In Battlestar Galactica, William Adama expresses his disdain for networks given how easily the Cylons can exploit them thereby crippling their systems. If there are truly no networks in use, then how is DRADIS possible? How is inter-ship communication possible? How is it even possible for each ship to monitor its own status? All of these things and more would rely on networks being established, would they not?

  • 4
    They didn't buy Premium Antivirus I think
    – Marriott81
    Apr 23, 2014 at 10:00
  • 1
    @Marriott81 John McAfee would have defeated the Cylons single-handed!
    – Andres F.
    Apr 23, 2014 at 16:01

3 Answers 3


Yes, there are systems that ostensibly have to have a private network to make the ship run and display status in CIC, but each system is it's own separate, closed network.

Take the FTL drive system. There is a computer that calculates jump coordinates, a computer that controls the jump drive (these two may be the same one) and a display and key panel in the CIC. These three components are networked, but only with themselves. If the Cylons hack the communications system from outside they would not be able to access any other system from that because they are all separate.

This is why the backdoor that was in Gaius Baltar's software wasn't an issue for the Galactica. It could only operate in a fully networked environment, and because Galactica had no inter-networked systems the software wouldn't run and was never loaded into memory.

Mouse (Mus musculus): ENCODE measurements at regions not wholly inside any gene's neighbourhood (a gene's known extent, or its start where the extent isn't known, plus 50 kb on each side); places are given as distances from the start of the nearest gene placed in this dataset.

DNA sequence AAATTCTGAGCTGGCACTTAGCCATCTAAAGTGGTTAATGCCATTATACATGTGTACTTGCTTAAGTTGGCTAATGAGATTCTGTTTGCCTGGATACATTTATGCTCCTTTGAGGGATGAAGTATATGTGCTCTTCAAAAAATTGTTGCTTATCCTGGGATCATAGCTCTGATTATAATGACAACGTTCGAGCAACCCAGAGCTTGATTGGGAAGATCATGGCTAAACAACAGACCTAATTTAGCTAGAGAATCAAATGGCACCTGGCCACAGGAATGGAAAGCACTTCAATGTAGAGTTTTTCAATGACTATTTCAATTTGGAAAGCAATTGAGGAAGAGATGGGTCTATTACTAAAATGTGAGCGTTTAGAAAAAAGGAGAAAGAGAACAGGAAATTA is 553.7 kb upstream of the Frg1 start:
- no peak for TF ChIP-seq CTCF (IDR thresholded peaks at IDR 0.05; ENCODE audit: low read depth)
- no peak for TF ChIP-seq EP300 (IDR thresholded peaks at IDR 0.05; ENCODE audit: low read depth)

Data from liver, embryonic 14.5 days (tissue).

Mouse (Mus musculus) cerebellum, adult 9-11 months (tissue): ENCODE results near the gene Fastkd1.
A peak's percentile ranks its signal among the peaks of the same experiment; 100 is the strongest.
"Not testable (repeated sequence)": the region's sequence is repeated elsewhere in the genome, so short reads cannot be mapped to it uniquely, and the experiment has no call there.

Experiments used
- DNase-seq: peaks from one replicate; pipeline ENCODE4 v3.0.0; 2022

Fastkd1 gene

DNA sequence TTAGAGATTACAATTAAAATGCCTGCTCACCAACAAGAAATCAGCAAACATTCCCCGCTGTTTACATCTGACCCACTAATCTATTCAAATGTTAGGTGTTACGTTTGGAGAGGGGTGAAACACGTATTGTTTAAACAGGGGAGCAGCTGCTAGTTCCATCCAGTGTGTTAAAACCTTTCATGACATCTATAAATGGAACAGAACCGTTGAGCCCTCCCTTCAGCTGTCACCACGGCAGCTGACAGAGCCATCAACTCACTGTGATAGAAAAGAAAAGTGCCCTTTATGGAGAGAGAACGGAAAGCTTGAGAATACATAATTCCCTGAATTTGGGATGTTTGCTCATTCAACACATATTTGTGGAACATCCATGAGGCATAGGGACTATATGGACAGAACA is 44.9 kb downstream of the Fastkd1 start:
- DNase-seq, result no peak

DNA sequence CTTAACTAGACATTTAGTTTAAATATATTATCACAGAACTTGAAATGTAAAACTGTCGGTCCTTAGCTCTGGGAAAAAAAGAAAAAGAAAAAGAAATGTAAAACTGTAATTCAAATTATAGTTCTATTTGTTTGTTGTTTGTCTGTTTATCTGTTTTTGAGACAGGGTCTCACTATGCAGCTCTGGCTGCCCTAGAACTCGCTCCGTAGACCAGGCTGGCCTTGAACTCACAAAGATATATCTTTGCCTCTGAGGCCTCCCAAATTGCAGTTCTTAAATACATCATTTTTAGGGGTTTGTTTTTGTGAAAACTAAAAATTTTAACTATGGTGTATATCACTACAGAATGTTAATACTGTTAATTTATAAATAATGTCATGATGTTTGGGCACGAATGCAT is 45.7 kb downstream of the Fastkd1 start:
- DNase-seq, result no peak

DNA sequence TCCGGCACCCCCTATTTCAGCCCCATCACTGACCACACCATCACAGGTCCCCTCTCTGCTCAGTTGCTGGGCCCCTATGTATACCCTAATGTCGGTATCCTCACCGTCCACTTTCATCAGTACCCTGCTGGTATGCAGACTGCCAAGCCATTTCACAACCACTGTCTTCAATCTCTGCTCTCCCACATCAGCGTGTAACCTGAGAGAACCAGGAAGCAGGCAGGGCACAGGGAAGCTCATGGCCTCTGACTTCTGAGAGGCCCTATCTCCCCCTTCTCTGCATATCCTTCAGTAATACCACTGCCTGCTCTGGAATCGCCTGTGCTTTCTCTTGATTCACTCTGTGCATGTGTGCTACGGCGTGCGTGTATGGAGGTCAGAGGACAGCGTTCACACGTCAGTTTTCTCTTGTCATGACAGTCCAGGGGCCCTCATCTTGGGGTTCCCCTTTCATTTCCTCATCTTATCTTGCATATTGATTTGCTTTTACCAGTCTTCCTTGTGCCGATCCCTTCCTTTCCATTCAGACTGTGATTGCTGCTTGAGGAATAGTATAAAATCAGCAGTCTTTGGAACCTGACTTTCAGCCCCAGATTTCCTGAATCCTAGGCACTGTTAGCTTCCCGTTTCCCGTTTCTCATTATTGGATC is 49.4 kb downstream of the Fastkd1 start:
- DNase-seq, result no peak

GAETA: So let me get this straight. You're saying that the Cylons found a way to use your navigation program to disable our ships?
BALTAR: Essentially, uh, yes. I think they're using the CNP to infect your ships with some kind of computer virus, which makes them susceptible to Cylon commands.
GAETA: Uh, well, you can see we do have your CNP navigation program here on Galactica, but... our computers aren't networked, so it's never been loaded into primary memory, or even test run.

  • 9
    Looks like a sensible security design for a military ship.
    – StasM
    Apr 22, 2014 at 19:44
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    @StasM If one of your primary concerns is being hacked by external threats, it certainly would make sense. When the Galactica was built the fleet may have had computers that were significantly inferior to the hardware that the Cyclons were running on, so it would make sense to separate the key systems. However, by the time the series takes place ships like the Pegasus appear to indicate that the colonials found a way to harden their systems against external attacks. It took Batlar's software opening a backdoor for the Cyclons to be able to hack into the defense systems.
    – Xantec
    Apr 22, 2014 at 20:14
  • @Xantec - Then the question is why were the Cylons only able to disable the Vipers and Raptors? Weren't there privately networked systems of each of those ships as well? How exactly were they any different from the networked systems on the larger ships? Also, I'm thinking in terms of modern-day real-world network engineering so it is a possibility that they would have much different protocols and networking devices in BSG's world that we can't compare for lack of details.
    Apr 24, 2014 at 17:52